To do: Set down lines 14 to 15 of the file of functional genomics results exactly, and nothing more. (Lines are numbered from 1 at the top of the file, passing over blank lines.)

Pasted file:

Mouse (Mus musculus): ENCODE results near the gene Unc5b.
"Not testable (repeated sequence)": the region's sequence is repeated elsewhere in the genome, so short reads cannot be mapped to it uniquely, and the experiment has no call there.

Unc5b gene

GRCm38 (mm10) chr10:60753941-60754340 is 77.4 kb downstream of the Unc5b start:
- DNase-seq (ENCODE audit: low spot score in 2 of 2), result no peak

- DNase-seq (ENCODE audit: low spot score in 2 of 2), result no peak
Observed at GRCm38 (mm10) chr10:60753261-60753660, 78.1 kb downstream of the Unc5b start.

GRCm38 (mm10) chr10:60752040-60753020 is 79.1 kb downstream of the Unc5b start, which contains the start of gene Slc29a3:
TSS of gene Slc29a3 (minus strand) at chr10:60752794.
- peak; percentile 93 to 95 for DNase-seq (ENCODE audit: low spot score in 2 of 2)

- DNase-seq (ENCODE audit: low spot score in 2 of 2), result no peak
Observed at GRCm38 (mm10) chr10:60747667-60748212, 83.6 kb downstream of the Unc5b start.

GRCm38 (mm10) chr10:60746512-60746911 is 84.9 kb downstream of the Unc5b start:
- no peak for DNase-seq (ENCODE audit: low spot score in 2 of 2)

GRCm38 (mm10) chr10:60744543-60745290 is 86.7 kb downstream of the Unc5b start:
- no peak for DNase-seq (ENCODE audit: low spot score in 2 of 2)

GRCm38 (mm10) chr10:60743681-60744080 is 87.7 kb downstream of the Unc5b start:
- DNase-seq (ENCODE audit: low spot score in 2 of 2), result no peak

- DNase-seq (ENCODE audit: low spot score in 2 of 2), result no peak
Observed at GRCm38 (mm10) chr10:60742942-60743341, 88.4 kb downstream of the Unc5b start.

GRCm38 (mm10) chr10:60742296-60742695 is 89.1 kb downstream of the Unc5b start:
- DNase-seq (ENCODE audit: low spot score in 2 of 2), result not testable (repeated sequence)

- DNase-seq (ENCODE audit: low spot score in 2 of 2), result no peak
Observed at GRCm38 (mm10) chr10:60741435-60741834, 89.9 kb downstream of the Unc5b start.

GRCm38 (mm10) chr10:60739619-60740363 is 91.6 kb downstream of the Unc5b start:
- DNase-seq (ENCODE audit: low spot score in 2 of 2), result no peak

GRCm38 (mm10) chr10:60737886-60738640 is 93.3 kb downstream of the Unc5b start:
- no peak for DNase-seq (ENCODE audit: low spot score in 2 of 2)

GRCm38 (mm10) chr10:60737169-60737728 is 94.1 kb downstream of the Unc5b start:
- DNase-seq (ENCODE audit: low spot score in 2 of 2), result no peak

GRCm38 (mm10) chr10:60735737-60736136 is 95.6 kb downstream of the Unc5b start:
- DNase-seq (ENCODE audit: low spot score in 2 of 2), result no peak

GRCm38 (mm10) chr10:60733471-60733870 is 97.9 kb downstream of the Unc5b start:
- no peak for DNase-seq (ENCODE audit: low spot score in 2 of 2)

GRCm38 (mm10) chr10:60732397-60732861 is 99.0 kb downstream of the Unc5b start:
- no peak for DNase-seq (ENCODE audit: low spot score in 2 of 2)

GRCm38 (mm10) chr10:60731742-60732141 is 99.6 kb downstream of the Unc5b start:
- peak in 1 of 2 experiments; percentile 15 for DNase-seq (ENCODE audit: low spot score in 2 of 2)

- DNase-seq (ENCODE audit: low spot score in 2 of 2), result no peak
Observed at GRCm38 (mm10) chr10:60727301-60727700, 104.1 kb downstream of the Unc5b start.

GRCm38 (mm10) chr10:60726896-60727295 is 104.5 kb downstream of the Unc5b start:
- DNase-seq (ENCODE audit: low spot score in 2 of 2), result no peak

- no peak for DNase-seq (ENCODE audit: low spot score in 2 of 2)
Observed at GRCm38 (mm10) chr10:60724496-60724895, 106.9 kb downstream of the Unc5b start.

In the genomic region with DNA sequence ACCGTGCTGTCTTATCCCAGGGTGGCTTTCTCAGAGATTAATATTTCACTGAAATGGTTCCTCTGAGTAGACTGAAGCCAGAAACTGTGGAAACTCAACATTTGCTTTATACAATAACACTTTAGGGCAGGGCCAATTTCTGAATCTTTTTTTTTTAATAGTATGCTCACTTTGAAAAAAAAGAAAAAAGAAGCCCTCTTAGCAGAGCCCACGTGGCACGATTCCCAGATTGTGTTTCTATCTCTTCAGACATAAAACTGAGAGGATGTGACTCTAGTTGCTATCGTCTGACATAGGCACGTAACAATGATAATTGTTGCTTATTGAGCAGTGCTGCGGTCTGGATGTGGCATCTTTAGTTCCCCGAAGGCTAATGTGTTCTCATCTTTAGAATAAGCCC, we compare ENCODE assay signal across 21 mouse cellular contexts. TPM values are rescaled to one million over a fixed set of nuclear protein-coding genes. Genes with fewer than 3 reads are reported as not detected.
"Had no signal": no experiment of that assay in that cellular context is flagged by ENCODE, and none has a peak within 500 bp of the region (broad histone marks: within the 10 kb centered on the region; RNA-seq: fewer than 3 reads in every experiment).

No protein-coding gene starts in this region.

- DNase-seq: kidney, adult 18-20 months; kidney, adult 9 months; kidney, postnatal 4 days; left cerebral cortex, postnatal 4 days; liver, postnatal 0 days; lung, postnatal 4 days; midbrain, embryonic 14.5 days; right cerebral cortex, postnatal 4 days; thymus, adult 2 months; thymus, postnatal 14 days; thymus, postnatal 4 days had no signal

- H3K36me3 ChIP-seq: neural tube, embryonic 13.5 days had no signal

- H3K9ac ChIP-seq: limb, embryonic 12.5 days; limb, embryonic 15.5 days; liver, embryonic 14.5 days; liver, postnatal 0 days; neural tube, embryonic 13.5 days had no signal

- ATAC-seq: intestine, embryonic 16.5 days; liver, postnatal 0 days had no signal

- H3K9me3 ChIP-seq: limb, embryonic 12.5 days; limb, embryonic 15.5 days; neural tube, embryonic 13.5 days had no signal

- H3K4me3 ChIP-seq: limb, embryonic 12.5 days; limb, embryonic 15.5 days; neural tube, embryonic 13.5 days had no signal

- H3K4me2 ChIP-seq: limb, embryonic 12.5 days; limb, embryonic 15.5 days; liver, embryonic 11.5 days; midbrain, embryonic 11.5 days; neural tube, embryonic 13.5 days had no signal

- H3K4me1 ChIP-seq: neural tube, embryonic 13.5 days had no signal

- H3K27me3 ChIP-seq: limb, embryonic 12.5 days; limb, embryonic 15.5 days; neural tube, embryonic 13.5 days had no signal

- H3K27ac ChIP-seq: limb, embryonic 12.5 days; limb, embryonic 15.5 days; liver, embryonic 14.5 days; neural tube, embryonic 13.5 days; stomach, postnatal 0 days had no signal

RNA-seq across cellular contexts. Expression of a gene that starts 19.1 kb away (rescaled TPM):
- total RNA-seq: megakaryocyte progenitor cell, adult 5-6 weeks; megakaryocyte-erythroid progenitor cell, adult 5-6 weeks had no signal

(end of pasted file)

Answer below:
- no peak for DNase-seq (ENCODE audit: low spot score in 2 of 2)

GRCm38 (mm10) chr10:60744543-60745290 is 86.7 kb downstream of the Unc5b start: